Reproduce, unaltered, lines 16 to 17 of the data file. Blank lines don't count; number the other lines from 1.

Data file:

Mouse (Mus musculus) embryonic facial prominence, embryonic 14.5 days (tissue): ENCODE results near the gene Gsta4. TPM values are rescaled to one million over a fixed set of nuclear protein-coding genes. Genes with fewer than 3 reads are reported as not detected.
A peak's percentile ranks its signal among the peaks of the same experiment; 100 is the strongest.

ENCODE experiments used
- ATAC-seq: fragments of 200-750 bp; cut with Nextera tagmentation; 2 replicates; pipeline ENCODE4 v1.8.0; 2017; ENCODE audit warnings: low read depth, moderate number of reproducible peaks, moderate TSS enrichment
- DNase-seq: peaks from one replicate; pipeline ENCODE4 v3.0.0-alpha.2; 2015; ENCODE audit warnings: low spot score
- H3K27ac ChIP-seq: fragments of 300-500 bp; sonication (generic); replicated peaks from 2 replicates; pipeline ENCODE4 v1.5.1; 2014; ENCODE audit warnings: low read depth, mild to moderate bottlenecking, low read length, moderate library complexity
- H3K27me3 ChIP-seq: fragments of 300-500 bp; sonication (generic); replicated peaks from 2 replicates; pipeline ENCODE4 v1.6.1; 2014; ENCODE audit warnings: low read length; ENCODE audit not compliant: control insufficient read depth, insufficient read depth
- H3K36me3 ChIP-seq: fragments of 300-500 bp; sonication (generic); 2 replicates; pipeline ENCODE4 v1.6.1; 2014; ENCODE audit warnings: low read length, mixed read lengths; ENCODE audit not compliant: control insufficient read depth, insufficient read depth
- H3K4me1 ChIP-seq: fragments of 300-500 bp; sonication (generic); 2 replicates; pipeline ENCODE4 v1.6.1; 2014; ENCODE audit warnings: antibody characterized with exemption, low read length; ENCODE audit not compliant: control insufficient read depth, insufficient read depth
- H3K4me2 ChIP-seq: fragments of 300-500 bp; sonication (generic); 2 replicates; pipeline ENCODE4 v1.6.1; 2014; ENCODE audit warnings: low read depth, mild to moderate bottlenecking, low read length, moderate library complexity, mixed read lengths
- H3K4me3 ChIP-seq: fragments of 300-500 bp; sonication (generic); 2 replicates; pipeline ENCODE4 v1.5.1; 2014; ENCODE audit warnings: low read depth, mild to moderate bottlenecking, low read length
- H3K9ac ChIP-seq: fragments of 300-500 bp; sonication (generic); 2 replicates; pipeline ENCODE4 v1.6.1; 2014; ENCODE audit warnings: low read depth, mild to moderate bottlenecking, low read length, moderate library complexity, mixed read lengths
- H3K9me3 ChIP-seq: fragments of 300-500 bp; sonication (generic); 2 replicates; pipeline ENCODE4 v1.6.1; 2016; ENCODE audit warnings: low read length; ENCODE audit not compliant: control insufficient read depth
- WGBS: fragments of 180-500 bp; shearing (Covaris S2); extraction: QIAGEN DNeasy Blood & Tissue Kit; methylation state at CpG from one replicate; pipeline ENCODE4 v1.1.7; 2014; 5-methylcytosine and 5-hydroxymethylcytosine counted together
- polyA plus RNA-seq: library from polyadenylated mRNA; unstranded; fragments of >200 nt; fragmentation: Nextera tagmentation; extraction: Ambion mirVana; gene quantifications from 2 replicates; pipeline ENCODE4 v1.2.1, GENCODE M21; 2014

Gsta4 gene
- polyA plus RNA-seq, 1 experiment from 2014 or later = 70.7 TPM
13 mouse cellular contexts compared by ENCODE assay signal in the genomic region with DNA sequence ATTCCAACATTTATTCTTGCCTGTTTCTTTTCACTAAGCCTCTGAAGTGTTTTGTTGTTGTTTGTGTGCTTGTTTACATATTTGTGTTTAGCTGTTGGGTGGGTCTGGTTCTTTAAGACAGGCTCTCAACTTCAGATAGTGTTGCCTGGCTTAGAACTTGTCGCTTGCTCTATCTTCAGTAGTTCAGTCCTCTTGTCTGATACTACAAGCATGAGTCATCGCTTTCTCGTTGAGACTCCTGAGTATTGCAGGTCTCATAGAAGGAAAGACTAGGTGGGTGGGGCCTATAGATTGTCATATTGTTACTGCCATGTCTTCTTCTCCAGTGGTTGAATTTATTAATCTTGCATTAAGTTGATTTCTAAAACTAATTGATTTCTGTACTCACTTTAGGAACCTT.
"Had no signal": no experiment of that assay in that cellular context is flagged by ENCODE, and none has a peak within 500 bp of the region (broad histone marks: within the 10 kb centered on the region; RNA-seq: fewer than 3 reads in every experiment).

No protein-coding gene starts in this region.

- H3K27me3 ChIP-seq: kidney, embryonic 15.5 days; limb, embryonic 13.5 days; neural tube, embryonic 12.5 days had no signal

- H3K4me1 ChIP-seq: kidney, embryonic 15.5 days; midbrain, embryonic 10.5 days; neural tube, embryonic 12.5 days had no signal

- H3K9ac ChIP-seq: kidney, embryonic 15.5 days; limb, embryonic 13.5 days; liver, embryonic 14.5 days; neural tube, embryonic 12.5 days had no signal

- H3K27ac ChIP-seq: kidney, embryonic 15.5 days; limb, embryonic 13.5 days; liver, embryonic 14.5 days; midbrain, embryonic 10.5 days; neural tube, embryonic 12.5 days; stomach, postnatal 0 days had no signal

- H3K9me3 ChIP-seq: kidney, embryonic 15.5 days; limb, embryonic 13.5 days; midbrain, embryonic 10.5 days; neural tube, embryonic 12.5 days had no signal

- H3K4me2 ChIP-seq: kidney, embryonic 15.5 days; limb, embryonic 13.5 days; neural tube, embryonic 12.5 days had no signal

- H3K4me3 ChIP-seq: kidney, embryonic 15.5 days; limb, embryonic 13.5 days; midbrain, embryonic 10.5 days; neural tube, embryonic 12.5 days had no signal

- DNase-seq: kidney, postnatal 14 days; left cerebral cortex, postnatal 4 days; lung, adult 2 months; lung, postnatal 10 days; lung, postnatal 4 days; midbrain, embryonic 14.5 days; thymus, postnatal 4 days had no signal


Gsta4 gene
- polyA plus RNA-seq, 1 experiment from 2014 or later = 70.7 TPM